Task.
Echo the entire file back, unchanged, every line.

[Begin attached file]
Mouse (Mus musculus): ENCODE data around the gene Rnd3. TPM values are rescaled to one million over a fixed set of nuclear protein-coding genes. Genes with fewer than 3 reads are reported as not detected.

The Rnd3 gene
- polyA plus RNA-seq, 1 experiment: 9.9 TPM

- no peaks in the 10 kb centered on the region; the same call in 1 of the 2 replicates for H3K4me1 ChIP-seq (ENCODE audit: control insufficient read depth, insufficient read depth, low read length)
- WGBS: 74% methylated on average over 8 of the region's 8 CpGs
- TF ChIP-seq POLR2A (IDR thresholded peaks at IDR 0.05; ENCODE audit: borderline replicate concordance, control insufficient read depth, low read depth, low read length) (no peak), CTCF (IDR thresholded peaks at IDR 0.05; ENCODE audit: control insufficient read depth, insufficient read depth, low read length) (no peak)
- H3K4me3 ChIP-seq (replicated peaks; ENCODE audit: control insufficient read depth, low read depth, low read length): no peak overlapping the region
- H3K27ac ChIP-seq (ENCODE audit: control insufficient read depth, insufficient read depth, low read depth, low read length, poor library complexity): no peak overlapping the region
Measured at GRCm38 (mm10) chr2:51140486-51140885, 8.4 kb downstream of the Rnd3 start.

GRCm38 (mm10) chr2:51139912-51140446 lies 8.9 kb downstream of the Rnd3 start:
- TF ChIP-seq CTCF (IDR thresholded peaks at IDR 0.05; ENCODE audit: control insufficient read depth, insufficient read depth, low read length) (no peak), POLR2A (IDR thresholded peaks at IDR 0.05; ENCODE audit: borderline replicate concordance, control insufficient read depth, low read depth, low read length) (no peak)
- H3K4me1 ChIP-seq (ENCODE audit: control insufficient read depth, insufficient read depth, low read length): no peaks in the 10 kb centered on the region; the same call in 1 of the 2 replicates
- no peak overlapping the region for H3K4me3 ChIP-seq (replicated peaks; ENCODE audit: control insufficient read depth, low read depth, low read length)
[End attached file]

Mouse (Mus musculus): ENCODE data around the gene Rnd3. TPM values are rescaled to one million over a fixed set of nuclear protein-coding genes. Genes with fewer than 3 reads are reported as not detected.

The Rnd3 gene
- polyA plus RNA-seq, 1 experiment: 9.9 TPM

- no peaks in the 10 kb centered on the region; the same call in 1 of the 2 replicates for H3K4me1 ChIP-seq (ENCODE audit: control insufficient read depth, insufficient read depth, low read length)
- WGBS: 74% methylated on average over 8 of the region's 8 CpGs
- TF ChIP-seq POLR2A (IDR thresholded peaks at IDR 0.05; ENCODE audit: borderline replicate concordance, control insufficient read depth, low read depth, low read length) (no peak), CTCF (IDR thresholded peaks at IDR 0.05; ENCODE audit: control insufficient read depth, insufficient read depth, low read length) (no peak)
- H3K4me3 ChIP-seq (replicated peaks; ENCODE audit: control insufficient read depth, low read depth, low read length): no peak overlapping the region
- H3K27ac ChIP-seq (ENCODE audit: control insufficient read depth, insufficient read depth, low read depth, low read length, poor library complexity): no peak overlapping the region
Measured at GRCm38 (mm10) chr2:51140486-51140885, 8.4 kb downstream of the Rnd3 start.

GRCm38 (mm10) chr2:51139912-51140446 lies 8.9 kb downstream of the Rnd3 start:
- TF ChIP-seq CTCF (IDR thresholded peaks at IDR 0.05; ENCODE audit: control insufficient read depth, insufficient read depth, low read length) (no peak), POLR2A (IDR thresholded peaks at IDR 0.05; ENCODE audit: borderline replicate concordance, control insufficient read depth, low read depth, low read length) (no peak)
- H3K4me1 ChIP-seq (ENCODE audit: control insufficient read depth, insufficient read depth, low read length): no peaks in the 10 kb centered on the region; the same call in 1 of the 2 replicates
- no peak overlapping the region for H3K4me3 ChIP-seq (replicated peaks; ENCODE audit: control insufficient read depth, low read depth, low read length)